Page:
GE acted first on Thursday to appease the French government and union's worries over jobs by offering to create 50:50 joint ventures in grid, nuclear and renewable assets. GE says it has also signed a memorandum of understanding with Alstom to boost its remaining transport activities by selling its signalling business to Alstom and allowing Alstom to enter collaborative pacts for services, technology, manufacturing and support in the United States.
Under its plan GE would acquire all of Alstom's gas turbine division, which accounts for around a third of its revenue from power. GE says its valuation of Alstom's power assets remains unchanged at €12.4bn but that the cash element of its bid would be reduced because it is buying fewer elements outright. It has also committed to create 1000 jobs in France.
"We have reached agreements with Alstom's management that will create an alliance between our companies in both spirit and practice," says GE chief executive Mr Jim Immelt, who is set to meet French president Mr François Hollande today. "It creates jobs, establishes headquarters decision-making in France and ensures that the Alstom name will endure."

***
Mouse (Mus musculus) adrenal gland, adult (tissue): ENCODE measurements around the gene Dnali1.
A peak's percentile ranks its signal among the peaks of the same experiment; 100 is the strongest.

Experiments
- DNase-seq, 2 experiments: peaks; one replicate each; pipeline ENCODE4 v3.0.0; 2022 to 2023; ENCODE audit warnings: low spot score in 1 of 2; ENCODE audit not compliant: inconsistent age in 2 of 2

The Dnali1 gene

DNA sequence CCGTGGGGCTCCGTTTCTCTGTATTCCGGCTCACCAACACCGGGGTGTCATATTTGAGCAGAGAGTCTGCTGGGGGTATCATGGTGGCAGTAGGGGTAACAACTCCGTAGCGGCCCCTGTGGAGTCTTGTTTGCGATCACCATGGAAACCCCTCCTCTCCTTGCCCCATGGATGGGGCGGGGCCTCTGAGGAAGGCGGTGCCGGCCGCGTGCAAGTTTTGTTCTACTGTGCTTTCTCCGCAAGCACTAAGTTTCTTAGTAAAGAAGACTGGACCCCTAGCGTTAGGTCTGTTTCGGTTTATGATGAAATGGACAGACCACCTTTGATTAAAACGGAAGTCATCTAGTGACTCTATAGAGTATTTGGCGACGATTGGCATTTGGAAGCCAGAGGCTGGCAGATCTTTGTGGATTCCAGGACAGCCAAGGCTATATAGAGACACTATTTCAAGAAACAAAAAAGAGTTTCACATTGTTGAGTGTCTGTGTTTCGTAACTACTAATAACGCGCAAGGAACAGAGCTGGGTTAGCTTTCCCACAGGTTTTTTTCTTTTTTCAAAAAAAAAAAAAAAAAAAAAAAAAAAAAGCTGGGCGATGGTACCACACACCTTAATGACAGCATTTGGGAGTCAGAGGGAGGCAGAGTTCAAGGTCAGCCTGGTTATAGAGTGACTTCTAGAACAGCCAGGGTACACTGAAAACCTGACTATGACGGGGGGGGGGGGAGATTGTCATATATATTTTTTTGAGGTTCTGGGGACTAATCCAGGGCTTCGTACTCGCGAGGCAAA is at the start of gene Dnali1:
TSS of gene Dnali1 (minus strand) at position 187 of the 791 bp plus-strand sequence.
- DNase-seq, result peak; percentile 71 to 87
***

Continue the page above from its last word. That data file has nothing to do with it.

Siemens and MHI officially announced their revised offer this morning. The parties have increased the cash element of the bid by €1.2bn to €8.2bn, raising their valuation of Alstom's energy business to €14.6bn. MHI also intends to buy a 40% stake in Alstom's combined steam, grid and hydro businesses rather than its original offer to set up three separate joint ventures, and will increase its cash contribution by €800m.
Siemens is contributing a further €400m and in addition to its letter of intent to explore creating a European railway champion, Siemens says it has offered to enter immediately into a joint venture in "mobility management" including railway signalling with Alstom.
"The specified proposal continues to preserve Alstom's current perimeter in almost all of its activities, enhances its industrial sustainability, and strengthens its financial structure," Siemens said in a statement. "Such [a] proposal is superior industrially, financially and socially."
According to The Financial Times, the French government viewed the Siemens-MHI bid as having a "slight advantage" because their proposal was based on forming a partnership with Alstom, not a takeover. However, the official said that if the GE offer "ticked the sovereignty box," the bias would shift because its proposal was more straightforward to implement and was favoured by Alstom's board.
There are concerns at Alstom over MHI's long-term intentions for the steam turbine business and whether MHI would merge them with existing operations. Alstom is said to be leaning towards the GE offer, in part due to concern that MHI may veto any future tender bids which competed directly with its own interests.
The French government, which now holds the right to veto any deal, is set to state its preference over the weekend before the Alstom board meets on Monday.